April Minutes-General Membership Meeting


April 11, 2018

7:00PM – 8:57PM EDT

A meeting of the General Membership of LSIA, a Maryland Nonprofit Corporation (“LSIA”), was held on April 11, 2018 at 7:00PM EDT in the Media Center at Lindale Elementary School.


Executive Board Members Present:

Suzzie Schuyler

Kevin Plessner

Jonathan McGowan

Kim Solloway

Glen Haller

Dan Woomer

Justin Szech

Sandy Hartzell

Ken Glendenning

Call to Order

The meeting was called to order at 7:00PM and Kevin Plessner recorded the minutes.

Kevin reported that LSIA currently has 479 household members.

Kevin provided the Treasurer’s report, which indicates that LSIA has a net gain for the current fiscal year and has $29,745.93 in the bank.

The local police officers spoke to the general membership. The police officer reported that there was a “drug deal gone bad at the BP Station” wherein a gun was discharged. He was not able to provide any more detail about the incident because there is a suspect that is the subject of an active investigation.

A car parked at G&M restaurant was shot from the shooter at the BP Gas Station.

There was also a commercial robbery at knife point at the Subway restaurant on Camp Meade Rd. The subject exited the store toward Aviation Blvd. and made off with $164. The police were not able to find the suspect.

Due to an increase in auto theft, the police started the “watch my car” program.  The program provides participants with stickers to put on their car. Between 1AM-5AM, the police will pull a car with the stickers over since the stickers automatically provide the probable cause.

Scrap metal theft is down in the County but it still exists. If you see someone in the community who is scoping areas out, call the police and they will check the person out.

A resident reported squatters who have pitched tents in Linthicum and who are living in a car, currently on Benton Ave. DNR chased them out from behind the resident’s house so they moved to Golden Oak Rd. There is a video of the people getting out of the car and getting dressed in the street.

Delegate Beidle spoke to the general membership.

Delegate Beidle had five (5) different bills to stop or slow down the MAGLEV train but “they did not get anywhere.” She did get budget language that requires the hyperloop to participate in a Maryland environmental impact study.

Delegate Beidle explained that the fiscal note of $1.2 million on her light rail bill was the reason that it did not pass the Senate Judicial Proceedings Committee.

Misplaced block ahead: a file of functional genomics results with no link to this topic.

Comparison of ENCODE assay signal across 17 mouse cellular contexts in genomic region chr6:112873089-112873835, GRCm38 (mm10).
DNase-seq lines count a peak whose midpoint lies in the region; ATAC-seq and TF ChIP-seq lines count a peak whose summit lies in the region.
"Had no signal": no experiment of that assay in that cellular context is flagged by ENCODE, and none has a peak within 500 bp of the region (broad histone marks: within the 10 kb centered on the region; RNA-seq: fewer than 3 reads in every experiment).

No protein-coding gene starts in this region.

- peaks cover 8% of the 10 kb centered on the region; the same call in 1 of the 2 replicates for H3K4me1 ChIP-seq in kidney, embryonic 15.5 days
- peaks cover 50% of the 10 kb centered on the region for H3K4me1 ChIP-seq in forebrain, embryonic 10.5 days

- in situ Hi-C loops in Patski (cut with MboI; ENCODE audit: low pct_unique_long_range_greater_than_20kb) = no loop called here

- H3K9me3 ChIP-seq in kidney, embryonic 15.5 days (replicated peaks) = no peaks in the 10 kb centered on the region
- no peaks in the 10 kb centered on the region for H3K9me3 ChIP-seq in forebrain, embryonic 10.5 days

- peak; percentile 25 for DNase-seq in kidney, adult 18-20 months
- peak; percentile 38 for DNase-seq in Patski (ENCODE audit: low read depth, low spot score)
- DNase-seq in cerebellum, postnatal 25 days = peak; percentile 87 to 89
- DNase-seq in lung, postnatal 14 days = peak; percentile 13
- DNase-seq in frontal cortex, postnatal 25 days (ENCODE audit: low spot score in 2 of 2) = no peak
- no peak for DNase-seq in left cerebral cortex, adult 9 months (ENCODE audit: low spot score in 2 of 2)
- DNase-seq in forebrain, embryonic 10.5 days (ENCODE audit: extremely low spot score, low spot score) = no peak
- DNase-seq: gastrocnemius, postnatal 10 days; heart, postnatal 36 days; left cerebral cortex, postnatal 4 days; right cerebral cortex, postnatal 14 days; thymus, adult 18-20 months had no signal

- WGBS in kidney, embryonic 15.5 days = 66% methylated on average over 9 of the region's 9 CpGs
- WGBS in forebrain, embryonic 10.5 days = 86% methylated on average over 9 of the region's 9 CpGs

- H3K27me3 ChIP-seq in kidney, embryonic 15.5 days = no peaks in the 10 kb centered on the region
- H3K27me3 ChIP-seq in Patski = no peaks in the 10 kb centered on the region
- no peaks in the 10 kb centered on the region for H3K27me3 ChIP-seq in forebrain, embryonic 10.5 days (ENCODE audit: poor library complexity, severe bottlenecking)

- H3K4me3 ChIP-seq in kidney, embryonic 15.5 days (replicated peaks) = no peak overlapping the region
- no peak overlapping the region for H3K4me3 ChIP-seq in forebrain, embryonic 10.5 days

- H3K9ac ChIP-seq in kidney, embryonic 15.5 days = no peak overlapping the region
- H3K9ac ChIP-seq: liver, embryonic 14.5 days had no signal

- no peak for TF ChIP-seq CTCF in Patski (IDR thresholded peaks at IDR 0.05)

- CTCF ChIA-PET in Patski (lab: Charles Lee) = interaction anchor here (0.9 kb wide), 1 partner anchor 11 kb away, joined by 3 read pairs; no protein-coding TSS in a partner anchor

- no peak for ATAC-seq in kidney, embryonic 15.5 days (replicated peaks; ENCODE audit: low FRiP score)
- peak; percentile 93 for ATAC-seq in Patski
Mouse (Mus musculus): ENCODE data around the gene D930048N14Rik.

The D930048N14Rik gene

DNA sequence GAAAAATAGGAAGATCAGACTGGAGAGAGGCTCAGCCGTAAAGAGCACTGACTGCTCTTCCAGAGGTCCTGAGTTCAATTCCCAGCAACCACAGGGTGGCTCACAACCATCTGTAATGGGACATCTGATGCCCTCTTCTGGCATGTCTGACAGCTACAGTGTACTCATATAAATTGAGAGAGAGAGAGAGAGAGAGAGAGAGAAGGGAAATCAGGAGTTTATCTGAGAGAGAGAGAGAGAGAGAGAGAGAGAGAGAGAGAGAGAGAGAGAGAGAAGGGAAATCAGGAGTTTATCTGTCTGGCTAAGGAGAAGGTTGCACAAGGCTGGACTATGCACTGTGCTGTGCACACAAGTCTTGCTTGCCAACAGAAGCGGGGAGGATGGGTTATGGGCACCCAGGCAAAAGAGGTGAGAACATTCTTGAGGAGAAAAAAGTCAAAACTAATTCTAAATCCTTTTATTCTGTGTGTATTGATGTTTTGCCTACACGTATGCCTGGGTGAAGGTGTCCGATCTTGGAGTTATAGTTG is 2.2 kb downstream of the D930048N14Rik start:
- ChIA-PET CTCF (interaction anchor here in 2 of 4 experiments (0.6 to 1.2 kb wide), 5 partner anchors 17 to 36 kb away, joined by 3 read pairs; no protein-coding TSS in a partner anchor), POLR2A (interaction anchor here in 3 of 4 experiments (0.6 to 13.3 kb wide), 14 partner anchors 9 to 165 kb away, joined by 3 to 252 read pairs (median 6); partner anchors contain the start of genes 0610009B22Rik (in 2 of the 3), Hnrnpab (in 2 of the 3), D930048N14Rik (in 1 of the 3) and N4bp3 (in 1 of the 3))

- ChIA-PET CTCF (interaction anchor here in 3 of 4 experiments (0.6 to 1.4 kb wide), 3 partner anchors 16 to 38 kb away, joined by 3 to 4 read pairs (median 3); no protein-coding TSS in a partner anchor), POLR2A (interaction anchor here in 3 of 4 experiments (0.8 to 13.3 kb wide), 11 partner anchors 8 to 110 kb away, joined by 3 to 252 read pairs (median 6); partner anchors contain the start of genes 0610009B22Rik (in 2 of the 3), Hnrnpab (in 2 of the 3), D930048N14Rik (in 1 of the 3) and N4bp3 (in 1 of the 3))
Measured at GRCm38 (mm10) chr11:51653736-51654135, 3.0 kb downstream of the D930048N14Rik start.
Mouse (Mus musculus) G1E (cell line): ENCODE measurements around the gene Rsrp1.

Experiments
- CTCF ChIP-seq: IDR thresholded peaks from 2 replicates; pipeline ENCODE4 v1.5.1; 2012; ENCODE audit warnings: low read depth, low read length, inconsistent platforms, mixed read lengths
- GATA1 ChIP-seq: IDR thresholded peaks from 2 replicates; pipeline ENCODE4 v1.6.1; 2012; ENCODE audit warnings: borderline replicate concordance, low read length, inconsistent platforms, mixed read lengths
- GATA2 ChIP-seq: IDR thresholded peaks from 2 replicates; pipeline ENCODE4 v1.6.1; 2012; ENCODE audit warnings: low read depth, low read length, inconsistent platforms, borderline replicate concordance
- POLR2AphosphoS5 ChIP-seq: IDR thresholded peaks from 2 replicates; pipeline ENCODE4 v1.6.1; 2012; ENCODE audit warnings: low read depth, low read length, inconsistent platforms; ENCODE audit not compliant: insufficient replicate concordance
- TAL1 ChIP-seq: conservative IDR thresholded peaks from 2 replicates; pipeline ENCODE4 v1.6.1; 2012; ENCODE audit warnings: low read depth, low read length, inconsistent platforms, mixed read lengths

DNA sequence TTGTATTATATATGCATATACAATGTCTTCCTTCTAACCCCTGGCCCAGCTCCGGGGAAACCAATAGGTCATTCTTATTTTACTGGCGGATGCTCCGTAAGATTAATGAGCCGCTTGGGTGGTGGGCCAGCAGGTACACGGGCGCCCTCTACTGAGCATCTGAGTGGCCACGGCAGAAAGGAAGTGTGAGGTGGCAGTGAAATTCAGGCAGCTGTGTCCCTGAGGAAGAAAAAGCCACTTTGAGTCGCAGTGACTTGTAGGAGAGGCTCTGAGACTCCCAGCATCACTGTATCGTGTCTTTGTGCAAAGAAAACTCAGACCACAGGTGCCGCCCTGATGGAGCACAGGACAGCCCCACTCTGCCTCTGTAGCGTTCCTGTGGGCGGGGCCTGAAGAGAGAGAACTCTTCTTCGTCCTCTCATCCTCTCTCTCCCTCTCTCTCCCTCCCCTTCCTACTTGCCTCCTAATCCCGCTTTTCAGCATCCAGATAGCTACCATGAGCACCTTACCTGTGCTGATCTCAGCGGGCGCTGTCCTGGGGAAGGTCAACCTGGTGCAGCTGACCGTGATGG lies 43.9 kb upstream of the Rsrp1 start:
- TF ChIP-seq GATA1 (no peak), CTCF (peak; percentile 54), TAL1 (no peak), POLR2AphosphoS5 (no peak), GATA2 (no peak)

Delegate Beidle understands that other communities are having issues with their light rail stops. She will work other the other communities to place pressure on MTA to do something about the issues.

Delegate Beidle reported that she has spoken to the Royal Farms about calling the police when people are loitering.

A resident asked what the residents can do to keep the Board of Education accountable. Delegate Beidle explained that this year, four (4) members of the Board of Education will be elected, so people can vote.

????[KP1]  from Inspections and Permits for Anne Arundel County spoke to the general membership.

The permits rules start with a catch-all rule stating that everything needs a permit.  The rules then provide a list of exclusions that do not need a permit. Over the past ten (10) years, his office has exempted a number of different things from requiring permits.

Permits do not take very long to get and his office is able to issue permits usually within the same day. Septic and well permits and permits in the “critical area” are more difficult to receive and take longer.

If a house has a door open or a broken window within 6 feet from the ground, it is “open to casual entrance” and his department can inspect it.

If there is trash around a vacant house, the health department may be able to inspect the house.

To add solar panels, an electrical permit and a building permit is required. There are multiple inspections involved. The solar panel contractors videotape the connections and wiring so that the inspectors don’t need to go on top of the house.

His office does about 40,000 permits per year. It is dependent on the contractor or homeowner to call for the final inspection. This needs to be done to “close out the permit.” It is a misnomer that not closing a permit will not increase your taxes since “the tax man will reevaluate anyway.” If someone is hurt from an uninspected structure or other appurtenance, you will be liable for the injury.

To close out a permit, the homeowner should call the County.

The County keeps electronic copies of permit documents back to the year 2000. Microfiche records go back to 1983.

The County has an online database that you can search to see your permits history and the status of each.

No architect or engineer is necessary for a single family dwelling unless the build is unique or unusual.

Councilman Smith spoke to the general membership. He reported that he is working on an online system that will provide notice to residents for anyone who requests a use permit or a change in use permit. The online reporting system will include both new businesses and changes in pre-existing business use.